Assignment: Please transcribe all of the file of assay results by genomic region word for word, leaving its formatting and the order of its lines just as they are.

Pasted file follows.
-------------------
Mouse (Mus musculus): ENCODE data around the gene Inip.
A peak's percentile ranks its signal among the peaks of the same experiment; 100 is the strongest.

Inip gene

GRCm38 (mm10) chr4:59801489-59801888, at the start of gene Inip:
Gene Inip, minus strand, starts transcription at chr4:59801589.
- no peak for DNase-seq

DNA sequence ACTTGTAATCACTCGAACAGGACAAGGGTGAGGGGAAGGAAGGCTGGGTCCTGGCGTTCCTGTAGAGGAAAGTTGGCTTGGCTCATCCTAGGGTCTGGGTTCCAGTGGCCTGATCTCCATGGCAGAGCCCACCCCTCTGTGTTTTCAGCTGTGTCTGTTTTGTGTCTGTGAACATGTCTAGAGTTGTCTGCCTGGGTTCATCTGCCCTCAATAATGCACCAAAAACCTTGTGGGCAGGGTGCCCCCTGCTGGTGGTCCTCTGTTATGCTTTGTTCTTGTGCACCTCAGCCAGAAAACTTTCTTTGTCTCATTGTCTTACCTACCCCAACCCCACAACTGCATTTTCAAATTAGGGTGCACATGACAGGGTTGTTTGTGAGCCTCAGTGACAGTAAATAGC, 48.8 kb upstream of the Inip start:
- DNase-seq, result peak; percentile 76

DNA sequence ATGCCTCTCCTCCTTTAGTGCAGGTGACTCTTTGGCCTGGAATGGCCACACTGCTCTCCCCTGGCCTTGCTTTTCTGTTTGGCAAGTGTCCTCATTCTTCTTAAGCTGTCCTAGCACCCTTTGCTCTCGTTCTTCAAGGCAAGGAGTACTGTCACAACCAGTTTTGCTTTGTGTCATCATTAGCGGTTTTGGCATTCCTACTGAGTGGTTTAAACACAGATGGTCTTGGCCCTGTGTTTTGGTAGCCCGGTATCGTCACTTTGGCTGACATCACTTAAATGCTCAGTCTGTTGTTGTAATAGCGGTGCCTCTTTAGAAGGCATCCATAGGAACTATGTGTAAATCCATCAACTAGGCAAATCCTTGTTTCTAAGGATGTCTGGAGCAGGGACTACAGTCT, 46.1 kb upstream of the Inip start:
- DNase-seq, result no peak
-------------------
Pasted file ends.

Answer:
Mouse (Mus musculus): ENCODE data around the gene Inip.
A peak's percentile ranks its signal among the peaks of the same experiment; 100 is the strongest.

Inip gene

GRCm38 (mm10) chr4:59801489-59801888, at the start of gene Inip:
Gene Inip, minus strand, starts transcription at chr4:59801589.
- no peak for DNase-seq

DNA sequence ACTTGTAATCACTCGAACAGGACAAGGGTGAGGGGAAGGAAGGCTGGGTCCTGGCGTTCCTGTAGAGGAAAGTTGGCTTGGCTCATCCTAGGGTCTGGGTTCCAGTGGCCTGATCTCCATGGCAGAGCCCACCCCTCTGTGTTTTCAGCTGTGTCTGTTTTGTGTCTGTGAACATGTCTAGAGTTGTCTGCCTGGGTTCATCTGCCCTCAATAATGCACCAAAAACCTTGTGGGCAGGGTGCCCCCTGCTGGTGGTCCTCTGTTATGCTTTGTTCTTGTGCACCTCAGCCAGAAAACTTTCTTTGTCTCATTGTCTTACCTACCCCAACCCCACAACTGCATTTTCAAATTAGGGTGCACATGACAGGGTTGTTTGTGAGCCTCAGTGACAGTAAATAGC, 48.8 kb upstream of the Inip start:
- DNase-seq, result peak; percentile 76

DNA sequence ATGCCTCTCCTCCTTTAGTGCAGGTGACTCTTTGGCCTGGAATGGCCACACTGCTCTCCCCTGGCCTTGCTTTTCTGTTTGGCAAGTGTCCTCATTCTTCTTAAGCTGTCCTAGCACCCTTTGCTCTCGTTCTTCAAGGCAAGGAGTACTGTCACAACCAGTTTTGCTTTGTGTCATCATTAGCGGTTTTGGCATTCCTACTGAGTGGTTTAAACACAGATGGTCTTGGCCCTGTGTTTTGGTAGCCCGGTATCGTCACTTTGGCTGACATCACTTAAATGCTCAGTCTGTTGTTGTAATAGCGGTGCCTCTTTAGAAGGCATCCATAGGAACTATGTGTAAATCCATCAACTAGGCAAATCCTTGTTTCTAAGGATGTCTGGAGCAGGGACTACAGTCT, 46.1 kb upstream of the Inip start:
- DNase-seq, result no peak